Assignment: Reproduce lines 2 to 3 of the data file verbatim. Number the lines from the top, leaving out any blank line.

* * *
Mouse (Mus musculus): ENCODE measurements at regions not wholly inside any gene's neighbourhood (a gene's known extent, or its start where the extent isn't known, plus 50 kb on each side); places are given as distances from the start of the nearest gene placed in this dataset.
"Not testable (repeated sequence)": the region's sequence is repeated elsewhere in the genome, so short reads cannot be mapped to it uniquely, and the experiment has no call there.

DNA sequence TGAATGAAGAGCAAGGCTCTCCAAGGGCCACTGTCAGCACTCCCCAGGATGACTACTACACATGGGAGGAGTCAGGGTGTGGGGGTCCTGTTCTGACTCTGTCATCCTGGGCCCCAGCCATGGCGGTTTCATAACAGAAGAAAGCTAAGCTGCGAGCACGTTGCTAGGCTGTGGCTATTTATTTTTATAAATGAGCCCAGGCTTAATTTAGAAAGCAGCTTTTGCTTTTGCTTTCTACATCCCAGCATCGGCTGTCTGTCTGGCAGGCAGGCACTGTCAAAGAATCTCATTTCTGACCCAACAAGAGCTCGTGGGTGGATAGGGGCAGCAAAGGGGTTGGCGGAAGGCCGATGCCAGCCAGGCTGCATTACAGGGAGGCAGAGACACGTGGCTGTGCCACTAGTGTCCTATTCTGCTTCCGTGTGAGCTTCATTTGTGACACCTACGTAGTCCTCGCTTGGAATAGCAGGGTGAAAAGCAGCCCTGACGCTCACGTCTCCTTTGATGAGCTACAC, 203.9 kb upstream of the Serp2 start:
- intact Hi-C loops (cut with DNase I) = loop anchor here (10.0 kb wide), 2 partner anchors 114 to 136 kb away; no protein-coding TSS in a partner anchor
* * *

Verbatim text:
"Not testable (repeated sequence)": the region's sequence is repeated elsewhere in the genome, so short reads cannot be mapped to it uniquely, and the experiment has no call there.

DNA sequence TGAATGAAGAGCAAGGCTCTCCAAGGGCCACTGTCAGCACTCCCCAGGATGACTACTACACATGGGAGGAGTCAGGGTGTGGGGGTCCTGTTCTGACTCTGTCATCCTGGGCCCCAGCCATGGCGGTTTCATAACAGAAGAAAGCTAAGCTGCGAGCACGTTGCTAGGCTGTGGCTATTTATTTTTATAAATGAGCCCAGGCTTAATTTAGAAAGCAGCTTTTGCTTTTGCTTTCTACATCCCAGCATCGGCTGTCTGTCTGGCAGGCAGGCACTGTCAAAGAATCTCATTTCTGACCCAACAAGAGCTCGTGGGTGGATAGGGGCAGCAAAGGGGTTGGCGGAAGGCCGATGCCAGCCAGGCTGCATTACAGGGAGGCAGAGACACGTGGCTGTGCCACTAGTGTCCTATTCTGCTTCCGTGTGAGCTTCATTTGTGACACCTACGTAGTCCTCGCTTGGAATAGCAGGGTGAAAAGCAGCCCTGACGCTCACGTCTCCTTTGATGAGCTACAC, 203.9 kb upstream of the Serp2 start: